Thierry Breton (born 15 January 1955 in Paris) is a French businessman, a former Professor at Harvard Business School, and a former Finance minister of France. He has been Vice Chairman and CEO of Groupe Bull, Chairman and CEO of Thomson-RCA (1997–2002), Chairman and CEO of France Télécom (2002–2005).
Today an Honorary Chairman of both Thomson and France Telecom, he is, since 2008, Chairman and CEO of international information technology services company Atos.
He was from 2005 to 2007 the French Minister of Economy, Finance and Industry in the governments of Prime Ministers Jean-Pierre Raffarin and Dominique de Villepin, Jacques Chirac being the President de la Republique.
Early life & Education
Born in the 14th arrondissement of Paris, Thierry Breton completed his middle and high school education at the Ecole alsacienne in Paris and University-preparatory school classes for the Grandes écoles at Lycée Louis-le-Grand. He received a master's degree in Electrical Engineering and Computer Science from Supélec in 1979 and later graduated from the Institut des hautes études de défense nationale (IHEDN).
Thierry Breton began his career in 1979 as a professor of IT and Mathematics at the Lycée Français de New York as part of his military service through cooperation. In 1981 he created Forma Systems, a systems-analysis and software-engineering company of which he became CEO until 1986. He became that year adviser to the French Ministry of Education and Research René Monory and designed open-air science and technology theme park Futuroscope. From 1990 to 1993, he was managing director of CGI Group, a global information technology company.
In 1993, the French government hired Thierry Breton to help turn around troubled national computer maker Groupe Bull. As second in command, he managed to restructure the stock-market listed company and became in 1996 Vice-President of the Board of Directors. He is widely credited with pulling Bull from the edge of bankruptcy.
18 years later - in August 2014 - he became President of the Board of Directors following the company's acquisition by Atos.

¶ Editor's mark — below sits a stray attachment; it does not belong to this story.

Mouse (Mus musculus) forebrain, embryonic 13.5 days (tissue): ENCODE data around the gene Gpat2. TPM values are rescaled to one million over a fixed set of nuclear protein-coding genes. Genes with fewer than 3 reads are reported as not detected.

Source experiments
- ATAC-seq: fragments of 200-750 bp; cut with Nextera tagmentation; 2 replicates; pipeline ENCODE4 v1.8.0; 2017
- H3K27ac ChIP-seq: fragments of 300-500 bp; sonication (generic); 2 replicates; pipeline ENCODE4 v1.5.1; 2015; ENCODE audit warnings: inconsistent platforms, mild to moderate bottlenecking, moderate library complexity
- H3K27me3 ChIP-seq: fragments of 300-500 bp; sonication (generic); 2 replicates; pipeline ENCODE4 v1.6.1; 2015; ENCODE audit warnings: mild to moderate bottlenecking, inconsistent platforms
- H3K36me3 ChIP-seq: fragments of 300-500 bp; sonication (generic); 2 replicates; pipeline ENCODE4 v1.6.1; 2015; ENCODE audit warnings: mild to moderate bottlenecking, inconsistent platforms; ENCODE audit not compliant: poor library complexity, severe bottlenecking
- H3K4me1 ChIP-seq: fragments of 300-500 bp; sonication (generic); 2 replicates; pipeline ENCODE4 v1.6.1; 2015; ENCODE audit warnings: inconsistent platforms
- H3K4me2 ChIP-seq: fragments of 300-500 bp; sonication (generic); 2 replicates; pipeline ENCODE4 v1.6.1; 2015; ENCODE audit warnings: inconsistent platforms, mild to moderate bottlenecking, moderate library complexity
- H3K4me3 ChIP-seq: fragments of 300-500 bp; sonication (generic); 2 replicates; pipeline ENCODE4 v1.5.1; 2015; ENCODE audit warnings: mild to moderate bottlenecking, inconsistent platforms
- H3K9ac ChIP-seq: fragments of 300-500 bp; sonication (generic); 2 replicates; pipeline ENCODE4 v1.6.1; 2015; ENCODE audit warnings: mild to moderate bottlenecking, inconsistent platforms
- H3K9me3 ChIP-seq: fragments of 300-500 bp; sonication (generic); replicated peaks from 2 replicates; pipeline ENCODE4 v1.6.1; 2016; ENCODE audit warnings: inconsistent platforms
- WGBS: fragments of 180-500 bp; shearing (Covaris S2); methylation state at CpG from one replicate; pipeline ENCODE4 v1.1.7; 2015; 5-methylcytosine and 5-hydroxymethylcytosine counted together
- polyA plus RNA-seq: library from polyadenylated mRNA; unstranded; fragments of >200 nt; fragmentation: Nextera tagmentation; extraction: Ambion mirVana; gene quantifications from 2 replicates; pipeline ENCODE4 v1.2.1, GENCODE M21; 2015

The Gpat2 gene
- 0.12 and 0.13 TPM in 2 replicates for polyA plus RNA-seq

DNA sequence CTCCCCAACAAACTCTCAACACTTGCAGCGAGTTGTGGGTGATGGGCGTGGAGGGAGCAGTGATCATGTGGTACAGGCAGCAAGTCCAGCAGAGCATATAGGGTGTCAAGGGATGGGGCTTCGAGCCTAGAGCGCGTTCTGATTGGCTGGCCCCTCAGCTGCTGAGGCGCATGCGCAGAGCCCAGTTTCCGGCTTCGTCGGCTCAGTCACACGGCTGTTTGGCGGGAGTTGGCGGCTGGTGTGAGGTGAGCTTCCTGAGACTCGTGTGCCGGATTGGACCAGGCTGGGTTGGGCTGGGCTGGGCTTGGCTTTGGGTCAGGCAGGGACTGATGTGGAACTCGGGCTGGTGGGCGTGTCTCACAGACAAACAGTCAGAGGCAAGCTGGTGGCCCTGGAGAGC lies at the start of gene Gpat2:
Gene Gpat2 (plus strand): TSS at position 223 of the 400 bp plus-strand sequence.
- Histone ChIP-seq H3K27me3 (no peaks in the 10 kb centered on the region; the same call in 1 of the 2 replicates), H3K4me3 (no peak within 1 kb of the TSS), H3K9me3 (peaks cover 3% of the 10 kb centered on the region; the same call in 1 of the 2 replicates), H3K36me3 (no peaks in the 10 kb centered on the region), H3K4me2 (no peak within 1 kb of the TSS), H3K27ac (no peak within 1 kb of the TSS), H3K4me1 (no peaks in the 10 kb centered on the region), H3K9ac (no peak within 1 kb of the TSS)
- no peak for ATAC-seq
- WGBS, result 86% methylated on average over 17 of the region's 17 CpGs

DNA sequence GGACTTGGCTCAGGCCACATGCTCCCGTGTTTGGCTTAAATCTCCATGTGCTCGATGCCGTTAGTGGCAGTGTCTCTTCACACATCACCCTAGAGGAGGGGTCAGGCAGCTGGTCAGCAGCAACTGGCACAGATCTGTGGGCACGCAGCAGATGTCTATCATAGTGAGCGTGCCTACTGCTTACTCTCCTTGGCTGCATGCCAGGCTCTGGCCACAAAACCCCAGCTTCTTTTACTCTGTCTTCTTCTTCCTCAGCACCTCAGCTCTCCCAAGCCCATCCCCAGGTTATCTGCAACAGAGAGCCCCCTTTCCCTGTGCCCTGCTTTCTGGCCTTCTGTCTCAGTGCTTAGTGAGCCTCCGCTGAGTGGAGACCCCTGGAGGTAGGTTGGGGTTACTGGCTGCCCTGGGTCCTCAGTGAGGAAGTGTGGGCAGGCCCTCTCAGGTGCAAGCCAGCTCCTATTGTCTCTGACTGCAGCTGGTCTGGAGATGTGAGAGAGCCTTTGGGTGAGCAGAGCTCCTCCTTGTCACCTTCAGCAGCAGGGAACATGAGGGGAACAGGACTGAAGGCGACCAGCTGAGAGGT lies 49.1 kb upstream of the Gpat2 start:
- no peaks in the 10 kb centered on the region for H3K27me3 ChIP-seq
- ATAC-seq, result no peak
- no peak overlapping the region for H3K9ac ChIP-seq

In 1997, the French government named Thierry Breton chairman and CEO of Thomson Multimedia, a state-owned consumer-electronics company that was on the verge of collapse. A year before France's prime minister Alain Juppé unsuccessfully tried to sell the company to South Korea–based Daewoo for a single franc.
Thierry Breton made stock offerings in order to generate cash and diversified the company's businesses, figuring that consumer-electronics products were not high-end enough to consistently earn profits over the long term. Breton involved Thomson in interactive television, electronic publishing, and the Internet, as well as the higher-margin business of digital film-editing services. Thomson began manufacturing televisions with built-in software to run the electronic reference.
Thomson's new ventures instilled investors with renewed confidence in the company and allowed Thierry Breton to attract bigname companies such as Microsoft, Alcatel, NEC, and the DirecTV division of Hughes Electronics. By 1999 Thomson was turning a $230 million profit on sales of $6.5 billion. By the time Breton left in 2002, revenues had increased by more than 80 percent and Thomson was outperforming Sony, Matsushita, and Philips, its major consumer-electronics competitors.
He was elected Strategist of the Year by French financial newspaper La Tribune and was named Honorary President of the company in September 2002 following his departure for France Télécom.
Widely acclaimed as a Turnaround whiz Thierry Breton was named by French government as head of multinational telecommunications corporation France Télécom on October 2, 2002.
In the past year, the company's share price had fallen about 70% while debts have ballooned to 60 billion euros ($54bn). A risky acquisition strategy that included mobile phone operator Orange, data carrier Equant and Internet service provider (ISP) Freeserve as well as several new, third-generation mobile phone licences had left France Telecom with the infamous title of the world's most indebted listed company.
At the time Thierry Breton took over share prices were worth less than 7 euros. Two months after his arrival these share prices had risen by 170%. He launched Ambition FT 2005 and generated a three-tiered plan that called for cutting costs to increase cash flow, refinancing debt, and generating $16 billion from shareholders through a capital increase, all in efforts to save $30 billion over three years